Dissecting how TGF impedes the anti-tumour T cell response in CMS4 Colorectal Cancer

   Institute of Immunology and Immunotherapy

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  Dr D Withers, Dr R Drummond  No more applications being accepted  Competition Funded PhD Project (Students Worldwide)

About the Project

Additional supervisor Dr Simon Dovedi, AstraZeneca

Informal enquiries are strongly encouraged and should be directed to the project supervisor [Email Address Removed]

Person Specification

A background in immunology or cancer biology is preferable, but not required. Applicants should be intellectually curious and willing to learn, with a drive to conduct research independently. A commitment to research focused on understanding immune responses in vivo is needed. Applicants should hold or realistically expect to obtain at least an Upper Second Class Honours Degree in immunology/biomedical sciences. 

Project details

Overview: This project is an exciting opportunity to train in cancer immunology, and will develop expertise in multiple cutting-edge in vivo approaches1, alongside fundamental research skills. The project sits at the interface of discovery research and translationally-focused efforts to enhance cancer treatments. This is an iCASE studentship with AstraZeneca and will thus benefit from sustained input from leading industrial experts.

Details: We will ask how the tumour microenvironment (TME) of primary and metastatic colorectal cancer (CRC) impedes the T cell response. Within the subsets of CRC that have the worst prognosis, the increased release of the pleiotropic cytokine TGFb orchestrates a suppressive environment that impairs the ability of T cells to effectively kill the cancer2. This PhD studentship is focussed on investigating how TGFb reshapes the interplay of multiple cellular compartments in the tumour, including cancer-associated fibroblasts and both innate and adaptive immune cells. This is required to better design clinical treatments that avoid the toxicity associated with pan-inhibition of this key cytokine and optimally combine with other immunotherapies for robust anti-tumour immunity. The use of in vivo colorectal cancer models that naturally metastasise will facilitate comprehensive testing of different tissue environments and how targeting these, influences the local and systemic anti-tumour immune response. Through using a host of genetically engineered mouse models, we will interrogate precisely which cells are responding to TGFb, why this impedes responding T cells and how best to reinvigorate this critical arm of the anti-tumour response.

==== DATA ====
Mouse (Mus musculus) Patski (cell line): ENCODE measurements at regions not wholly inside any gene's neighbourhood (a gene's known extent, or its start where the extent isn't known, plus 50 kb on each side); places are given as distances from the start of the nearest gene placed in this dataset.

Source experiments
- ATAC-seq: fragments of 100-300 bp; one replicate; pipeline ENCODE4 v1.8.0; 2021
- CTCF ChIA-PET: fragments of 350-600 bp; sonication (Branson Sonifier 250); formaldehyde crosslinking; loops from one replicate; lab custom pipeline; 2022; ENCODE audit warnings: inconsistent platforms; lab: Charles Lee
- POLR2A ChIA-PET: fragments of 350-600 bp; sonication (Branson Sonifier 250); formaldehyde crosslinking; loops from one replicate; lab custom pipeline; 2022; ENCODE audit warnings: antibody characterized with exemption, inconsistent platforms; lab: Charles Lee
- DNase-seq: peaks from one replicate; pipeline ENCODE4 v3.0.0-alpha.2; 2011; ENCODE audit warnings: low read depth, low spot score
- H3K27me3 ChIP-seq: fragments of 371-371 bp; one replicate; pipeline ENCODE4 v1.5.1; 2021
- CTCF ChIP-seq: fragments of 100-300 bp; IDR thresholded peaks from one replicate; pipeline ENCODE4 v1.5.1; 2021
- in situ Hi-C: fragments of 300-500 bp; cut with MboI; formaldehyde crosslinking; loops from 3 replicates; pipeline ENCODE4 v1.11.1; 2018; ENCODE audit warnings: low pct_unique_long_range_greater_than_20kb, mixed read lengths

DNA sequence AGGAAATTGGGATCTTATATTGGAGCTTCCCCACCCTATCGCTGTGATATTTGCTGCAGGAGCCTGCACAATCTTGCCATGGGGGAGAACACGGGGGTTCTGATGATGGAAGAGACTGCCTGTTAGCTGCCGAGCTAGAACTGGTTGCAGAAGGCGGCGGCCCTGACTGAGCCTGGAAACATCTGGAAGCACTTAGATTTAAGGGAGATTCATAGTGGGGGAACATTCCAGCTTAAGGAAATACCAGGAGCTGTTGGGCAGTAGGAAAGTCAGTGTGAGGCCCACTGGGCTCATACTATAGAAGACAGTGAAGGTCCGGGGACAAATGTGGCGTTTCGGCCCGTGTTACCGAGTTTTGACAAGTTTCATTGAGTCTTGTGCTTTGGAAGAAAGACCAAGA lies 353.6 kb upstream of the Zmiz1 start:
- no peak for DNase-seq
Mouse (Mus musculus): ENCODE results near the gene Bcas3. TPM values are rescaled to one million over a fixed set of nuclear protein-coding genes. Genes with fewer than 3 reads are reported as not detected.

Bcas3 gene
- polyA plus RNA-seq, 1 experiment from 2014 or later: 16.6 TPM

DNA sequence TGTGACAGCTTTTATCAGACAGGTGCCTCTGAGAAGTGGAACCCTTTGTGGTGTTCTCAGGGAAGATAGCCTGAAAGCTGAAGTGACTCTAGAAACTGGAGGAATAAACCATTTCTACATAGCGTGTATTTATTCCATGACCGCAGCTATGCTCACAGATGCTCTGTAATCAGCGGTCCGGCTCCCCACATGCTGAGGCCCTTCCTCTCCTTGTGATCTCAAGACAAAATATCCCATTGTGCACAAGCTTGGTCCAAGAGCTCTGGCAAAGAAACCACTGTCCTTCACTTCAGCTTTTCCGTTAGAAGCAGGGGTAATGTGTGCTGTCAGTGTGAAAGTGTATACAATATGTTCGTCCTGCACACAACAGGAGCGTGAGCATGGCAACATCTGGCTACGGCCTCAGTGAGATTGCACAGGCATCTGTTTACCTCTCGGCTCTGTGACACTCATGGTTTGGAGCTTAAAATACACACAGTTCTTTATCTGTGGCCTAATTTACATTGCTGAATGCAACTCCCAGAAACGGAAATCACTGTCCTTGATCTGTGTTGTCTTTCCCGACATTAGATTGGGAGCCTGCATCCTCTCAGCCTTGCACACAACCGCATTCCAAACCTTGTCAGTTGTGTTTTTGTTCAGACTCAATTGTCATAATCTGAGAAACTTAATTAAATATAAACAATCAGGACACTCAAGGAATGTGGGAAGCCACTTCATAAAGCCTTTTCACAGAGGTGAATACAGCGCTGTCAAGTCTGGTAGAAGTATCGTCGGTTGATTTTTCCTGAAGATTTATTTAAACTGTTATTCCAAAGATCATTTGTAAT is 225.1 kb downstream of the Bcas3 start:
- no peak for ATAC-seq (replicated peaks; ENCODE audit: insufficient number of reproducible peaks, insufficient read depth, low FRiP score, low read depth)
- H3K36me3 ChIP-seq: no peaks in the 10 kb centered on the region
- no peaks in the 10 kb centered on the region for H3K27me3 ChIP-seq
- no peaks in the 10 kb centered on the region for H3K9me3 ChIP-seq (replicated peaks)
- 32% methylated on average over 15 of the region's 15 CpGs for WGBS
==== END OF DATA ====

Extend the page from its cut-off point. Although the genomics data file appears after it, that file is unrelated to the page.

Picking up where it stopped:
The aims of this project are:

1. To define how TGFb inhibition alters the T cell response in primary and metastatic CRC.

2. To test the specific contribution of stromal and immune populations in responding to TGFb and inhibiting the anti-tumour response.

3. To interrogate the TGFb-dependent mechanisms that impede the T cell response in CRC and test immunotherapy combinations designed to enhance the response.

Through addressing these aims, we seek to test our over-arching hypothesis that: Co-ordinated targeting of the inhibitory mechanisms that develop in primary and metastatic CRC will enable immunotherapy-mediated clearance of tumours and establishment of protective immunity.